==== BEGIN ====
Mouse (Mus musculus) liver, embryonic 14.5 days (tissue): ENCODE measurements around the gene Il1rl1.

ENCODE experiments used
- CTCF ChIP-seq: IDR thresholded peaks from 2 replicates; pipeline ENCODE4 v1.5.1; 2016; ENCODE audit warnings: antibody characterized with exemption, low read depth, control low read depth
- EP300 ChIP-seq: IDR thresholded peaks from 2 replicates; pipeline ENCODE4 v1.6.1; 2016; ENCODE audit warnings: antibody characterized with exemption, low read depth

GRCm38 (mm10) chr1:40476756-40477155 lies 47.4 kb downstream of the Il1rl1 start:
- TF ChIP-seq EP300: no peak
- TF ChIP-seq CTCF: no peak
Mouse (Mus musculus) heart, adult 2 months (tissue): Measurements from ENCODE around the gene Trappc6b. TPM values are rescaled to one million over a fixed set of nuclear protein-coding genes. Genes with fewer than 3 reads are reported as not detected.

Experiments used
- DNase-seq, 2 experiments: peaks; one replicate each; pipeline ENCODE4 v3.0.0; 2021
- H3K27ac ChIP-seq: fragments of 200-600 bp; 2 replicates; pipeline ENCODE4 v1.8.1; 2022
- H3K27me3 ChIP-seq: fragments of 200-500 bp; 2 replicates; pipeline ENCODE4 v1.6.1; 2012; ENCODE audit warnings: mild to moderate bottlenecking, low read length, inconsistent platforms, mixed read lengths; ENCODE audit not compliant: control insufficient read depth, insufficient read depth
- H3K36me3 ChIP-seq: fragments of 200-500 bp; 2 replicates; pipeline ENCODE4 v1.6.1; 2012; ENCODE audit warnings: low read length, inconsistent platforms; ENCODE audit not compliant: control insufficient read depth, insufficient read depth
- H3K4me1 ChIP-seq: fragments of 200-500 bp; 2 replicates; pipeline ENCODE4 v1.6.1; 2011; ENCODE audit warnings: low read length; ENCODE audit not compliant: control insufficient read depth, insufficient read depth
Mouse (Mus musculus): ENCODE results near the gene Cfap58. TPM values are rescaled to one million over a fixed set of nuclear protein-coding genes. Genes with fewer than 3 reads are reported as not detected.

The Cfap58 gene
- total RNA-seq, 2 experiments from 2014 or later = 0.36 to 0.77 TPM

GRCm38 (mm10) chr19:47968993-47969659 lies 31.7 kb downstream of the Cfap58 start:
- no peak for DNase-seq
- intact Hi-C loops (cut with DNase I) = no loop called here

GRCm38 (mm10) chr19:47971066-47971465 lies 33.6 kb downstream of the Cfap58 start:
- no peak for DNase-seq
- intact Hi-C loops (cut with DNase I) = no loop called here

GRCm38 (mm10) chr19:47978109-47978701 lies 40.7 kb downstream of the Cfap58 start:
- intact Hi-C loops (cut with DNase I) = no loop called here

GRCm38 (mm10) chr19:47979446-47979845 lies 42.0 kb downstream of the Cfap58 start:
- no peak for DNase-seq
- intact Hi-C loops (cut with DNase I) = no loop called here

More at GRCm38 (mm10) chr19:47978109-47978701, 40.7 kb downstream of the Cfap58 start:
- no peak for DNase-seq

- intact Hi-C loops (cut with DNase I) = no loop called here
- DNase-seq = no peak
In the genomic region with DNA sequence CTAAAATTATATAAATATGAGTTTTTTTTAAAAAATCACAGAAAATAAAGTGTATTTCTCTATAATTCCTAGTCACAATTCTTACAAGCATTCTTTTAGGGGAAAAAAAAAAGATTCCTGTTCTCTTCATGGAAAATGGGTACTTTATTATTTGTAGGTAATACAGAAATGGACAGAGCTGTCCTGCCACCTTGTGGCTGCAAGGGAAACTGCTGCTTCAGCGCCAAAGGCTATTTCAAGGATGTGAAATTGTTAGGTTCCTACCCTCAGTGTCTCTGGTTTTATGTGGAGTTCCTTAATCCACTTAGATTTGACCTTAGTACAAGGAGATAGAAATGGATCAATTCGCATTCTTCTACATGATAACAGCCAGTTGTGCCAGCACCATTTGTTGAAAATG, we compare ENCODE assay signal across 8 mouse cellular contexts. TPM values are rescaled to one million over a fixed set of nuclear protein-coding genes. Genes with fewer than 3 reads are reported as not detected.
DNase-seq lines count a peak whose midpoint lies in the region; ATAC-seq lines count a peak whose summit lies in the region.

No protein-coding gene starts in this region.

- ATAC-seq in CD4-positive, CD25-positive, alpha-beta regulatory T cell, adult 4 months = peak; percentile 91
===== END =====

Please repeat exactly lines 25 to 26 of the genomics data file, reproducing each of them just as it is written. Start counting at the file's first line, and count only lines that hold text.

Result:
- intact Hi-C loops (cut with DNase I) = no loop called here

GRCm38 (mm10) chr19:47979446-47979845 lies 42.0 kb downstream of the Cfap58 start: